Wednesday, October 15, 2014
Good Books-Great Books: Readers and Writers Together
“Good books don’t give up all their secrets at once.”
― Stephen King
Good man, Stephen, and any reader or writer worth his or her salt will agree with him whole-heartedly.
Readers don’t want a dump of info all at one time. They don’t want to be given every little inside tidbit that would ruin the ending of the story for them. They want to be teased and tricked, drawn into the story, to become a part of it.
Writers want to provide them with just that. A tease, a hook and some great entertainment.
So where does that leave everyone?
In a very good place. How many times do the giver and receiver actually agree on what they’re looking for and trying to do?
Consider the great books you’ve read. Even the not so great ones. There are hints and suggestions as you go along and part of the enjoyment of reading is guessing what’s coming next.
From the writer’s side part of that same enjoyment is hooking the reader, giving that reader just enough to make him or her want to keep reading; need to know how it’s all going to turn out. So how do writers do that? That’s not so easy to explain. You could say they create fascinating, engaging characters against an engrossing setting with an intriguing problem to be overcome.
I could say that and probably very few people would know what the heck I was talking about really. No, it’s much more complicated than that. Each writer is different in his or her approach. Some create detailed outlines, other fly by the seat of their pants. Some write with words flowing, others have a movie running inside their heads. “Just open a vein” some writers say. Others quip, “stare at the blank screen until blood beads on your forehead.”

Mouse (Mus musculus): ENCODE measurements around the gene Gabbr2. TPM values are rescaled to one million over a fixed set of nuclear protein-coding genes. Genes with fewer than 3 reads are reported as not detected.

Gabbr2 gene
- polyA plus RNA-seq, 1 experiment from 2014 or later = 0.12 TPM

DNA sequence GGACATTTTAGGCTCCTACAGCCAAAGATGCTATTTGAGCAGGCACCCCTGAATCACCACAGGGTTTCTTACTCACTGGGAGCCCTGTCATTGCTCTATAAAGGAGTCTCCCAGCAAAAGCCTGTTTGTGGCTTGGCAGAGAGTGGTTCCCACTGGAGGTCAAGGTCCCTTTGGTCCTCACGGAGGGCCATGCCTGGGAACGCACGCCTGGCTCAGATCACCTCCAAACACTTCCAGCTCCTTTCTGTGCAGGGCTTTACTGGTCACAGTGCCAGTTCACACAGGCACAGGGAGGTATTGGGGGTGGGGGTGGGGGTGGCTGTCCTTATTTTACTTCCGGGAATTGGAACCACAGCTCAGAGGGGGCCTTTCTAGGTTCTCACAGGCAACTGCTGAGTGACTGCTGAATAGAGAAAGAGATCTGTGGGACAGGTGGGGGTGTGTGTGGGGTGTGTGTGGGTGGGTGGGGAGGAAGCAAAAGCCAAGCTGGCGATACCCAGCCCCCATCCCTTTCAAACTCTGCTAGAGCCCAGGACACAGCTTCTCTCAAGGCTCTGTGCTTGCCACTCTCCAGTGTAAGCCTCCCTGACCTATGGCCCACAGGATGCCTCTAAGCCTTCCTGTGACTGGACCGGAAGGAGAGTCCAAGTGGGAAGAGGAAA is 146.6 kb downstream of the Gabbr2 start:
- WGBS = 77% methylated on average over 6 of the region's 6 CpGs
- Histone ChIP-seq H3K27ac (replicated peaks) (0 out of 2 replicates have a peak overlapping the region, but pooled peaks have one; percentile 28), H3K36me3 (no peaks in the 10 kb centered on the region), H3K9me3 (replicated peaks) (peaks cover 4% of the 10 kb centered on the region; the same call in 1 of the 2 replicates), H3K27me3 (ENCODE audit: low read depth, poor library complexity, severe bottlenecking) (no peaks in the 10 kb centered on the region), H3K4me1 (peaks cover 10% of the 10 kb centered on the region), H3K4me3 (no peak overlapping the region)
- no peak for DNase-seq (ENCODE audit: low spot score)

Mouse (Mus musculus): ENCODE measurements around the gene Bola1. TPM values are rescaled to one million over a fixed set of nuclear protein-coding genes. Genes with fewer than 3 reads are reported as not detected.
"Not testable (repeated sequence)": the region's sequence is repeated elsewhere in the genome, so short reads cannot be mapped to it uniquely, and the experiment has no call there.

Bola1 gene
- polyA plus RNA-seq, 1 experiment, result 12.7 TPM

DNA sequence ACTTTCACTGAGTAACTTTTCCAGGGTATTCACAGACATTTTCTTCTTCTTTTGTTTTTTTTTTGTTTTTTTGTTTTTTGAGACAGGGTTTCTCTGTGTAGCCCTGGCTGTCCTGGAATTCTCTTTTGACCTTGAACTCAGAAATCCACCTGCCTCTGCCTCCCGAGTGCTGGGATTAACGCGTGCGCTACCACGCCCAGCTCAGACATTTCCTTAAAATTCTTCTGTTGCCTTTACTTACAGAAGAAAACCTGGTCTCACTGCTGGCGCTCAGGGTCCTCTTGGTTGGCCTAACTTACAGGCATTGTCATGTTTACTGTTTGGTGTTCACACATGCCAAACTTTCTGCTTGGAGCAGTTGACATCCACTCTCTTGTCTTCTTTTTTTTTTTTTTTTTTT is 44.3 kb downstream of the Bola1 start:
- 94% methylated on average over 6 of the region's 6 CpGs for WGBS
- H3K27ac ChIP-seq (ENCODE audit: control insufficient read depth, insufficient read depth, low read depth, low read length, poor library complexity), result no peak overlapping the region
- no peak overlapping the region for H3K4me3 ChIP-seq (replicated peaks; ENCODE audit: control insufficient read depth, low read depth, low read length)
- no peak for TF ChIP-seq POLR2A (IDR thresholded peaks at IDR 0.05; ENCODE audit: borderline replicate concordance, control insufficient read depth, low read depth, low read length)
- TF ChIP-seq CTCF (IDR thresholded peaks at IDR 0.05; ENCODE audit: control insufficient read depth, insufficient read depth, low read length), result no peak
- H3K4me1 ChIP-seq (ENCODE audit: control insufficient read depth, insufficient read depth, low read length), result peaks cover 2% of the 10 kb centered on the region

Readers just have to enjoy and maybe leave a favorable or not so favorable review. You guys have it easy. And, when Writers are in reader mode they have it easy to.
Then there’s writer mode and things change. If you’re a reader aiming at writer status there are a few things you should remember. For starters learn the language you’re writing in. No, it doesn’t have to be perfect, but it can’t be sloppy. Read other writers you enjoy. Get hints and tips on style and story crafting, but don’t go the plagiarism route. You’re creative. You don’t even have to consider taking someone else’s work. But reading the work of the others can give you a very good feel for story structure, dialog flow and what genre you feel most comfortable in writing. Get to know your prospective audience. Lots of readers read in many genres, but each genre is a world onto itself. Learn all about that world.
Readers – well I’d like to urge you to support the writers generally and specifically the ones you really enjoy reading. Think about posting a review somewhere when you really enjoy a book. Talk about what you liked and maybe didn’t like.
Writers and readers are a team. So come on, tell us what you love about reading, writing and what authors you enjoy reading – and if you have the time, why. The more we share the better we become.